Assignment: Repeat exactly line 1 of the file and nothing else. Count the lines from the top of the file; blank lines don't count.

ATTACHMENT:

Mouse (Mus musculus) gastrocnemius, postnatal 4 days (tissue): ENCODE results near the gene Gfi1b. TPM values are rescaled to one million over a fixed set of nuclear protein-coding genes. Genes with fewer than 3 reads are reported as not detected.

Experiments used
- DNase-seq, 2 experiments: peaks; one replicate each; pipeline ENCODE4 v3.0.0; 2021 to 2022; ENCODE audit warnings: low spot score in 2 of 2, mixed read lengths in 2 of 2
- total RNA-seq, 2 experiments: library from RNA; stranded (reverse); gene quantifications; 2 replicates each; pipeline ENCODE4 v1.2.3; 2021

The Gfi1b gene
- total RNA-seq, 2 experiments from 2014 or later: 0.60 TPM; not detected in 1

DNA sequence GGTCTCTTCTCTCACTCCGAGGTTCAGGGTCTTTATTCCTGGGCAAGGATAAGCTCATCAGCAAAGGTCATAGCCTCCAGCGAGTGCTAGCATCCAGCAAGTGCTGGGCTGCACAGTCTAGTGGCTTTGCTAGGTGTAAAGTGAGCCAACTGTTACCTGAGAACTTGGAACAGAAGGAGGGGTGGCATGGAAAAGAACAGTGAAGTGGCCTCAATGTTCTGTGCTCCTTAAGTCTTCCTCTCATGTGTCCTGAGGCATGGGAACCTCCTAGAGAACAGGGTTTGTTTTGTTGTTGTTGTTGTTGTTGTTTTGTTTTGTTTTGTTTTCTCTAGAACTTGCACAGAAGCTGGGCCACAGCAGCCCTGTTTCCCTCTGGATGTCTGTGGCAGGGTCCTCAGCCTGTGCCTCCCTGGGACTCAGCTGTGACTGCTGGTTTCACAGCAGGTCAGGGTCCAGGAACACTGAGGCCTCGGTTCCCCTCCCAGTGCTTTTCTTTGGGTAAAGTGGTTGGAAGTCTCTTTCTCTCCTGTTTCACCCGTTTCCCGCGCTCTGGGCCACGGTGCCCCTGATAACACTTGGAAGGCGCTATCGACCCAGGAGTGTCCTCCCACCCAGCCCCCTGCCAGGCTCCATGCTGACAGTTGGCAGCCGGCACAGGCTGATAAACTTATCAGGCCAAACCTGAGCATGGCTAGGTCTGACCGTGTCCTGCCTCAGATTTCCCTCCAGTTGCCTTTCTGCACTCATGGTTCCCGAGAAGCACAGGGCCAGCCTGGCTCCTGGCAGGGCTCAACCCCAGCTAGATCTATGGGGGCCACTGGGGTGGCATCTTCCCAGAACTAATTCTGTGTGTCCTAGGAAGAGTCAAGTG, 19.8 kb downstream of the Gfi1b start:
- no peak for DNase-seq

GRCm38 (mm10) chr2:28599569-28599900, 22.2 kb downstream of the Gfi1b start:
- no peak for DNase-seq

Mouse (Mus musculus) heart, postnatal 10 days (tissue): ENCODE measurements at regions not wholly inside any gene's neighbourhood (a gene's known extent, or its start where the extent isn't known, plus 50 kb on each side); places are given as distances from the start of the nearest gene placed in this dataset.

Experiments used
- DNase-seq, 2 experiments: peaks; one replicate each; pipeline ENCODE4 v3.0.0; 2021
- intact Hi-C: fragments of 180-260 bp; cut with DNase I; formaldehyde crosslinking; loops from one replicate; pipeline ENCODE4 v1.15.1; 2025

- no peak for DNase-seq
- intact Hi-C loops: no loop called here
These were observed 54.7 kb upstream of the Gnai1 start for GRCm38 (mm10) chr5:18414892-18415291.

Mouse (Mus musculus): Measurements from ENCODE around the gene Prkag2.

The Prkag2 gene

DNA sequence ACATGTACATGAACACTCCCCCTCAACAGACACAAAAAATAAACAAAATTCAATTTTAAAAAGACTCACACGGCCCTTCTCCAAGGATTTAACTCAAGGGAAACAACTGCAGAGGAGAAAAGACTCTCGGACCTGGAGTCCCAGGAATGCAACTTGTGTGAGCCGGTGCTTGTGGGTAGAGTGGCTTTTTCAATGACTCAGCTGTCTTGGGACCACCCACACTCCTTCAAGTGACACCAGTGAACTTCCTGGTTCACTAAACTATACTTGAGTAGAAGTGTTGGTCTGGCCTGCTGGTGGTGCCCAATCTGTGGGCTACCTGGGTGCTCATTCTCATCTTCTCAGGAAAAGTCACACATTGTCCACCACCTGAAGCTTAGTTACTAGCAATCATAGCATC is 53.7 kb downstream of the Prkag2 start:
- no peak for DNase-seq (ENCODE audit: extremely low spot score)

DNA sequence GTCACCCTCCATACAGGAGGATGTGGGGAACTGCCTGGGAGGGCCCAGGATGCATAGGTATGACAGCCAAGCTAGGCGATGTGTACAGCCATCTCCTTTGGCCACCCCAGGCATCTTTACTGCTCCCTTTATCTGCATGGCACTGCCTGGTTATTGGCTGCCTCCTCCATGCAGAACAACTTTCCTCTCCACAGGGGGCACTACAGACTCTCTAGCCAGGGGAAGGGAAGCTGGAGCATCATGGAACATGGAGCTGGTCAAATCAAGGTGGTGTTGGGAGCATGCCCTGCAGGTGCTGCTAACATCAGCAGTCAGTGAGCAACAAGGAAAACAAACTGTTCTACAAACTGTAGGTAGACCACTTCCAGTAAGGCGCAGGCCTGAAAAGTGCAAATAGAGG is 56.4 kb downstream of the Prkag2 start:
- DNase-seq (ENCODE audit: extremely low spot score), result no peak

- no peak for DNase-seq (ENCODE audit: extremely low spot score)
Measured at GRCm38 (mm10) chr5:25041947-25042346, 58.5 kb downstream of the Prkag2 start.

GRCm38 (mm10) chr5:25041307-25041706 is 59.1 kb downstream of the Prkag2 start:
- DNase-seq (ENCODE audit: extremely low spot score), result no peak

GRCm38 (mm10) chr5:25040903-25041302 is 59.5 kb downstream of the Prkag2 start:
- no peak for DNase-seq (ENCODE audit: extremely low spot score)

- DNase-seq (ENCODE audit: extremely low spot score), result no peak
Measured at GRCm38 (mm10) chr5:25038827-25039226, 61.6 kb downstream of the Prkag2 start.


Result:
Mouse (Mus musculus) gastrocnemius, postnatal 4 days (tissue): ENCODE results near the gene Gfi1b. TPM values are rescaled to one million over a fixed set of nuclear protein-coding genes. Genes with fewer than 3 reads are reported as not detected.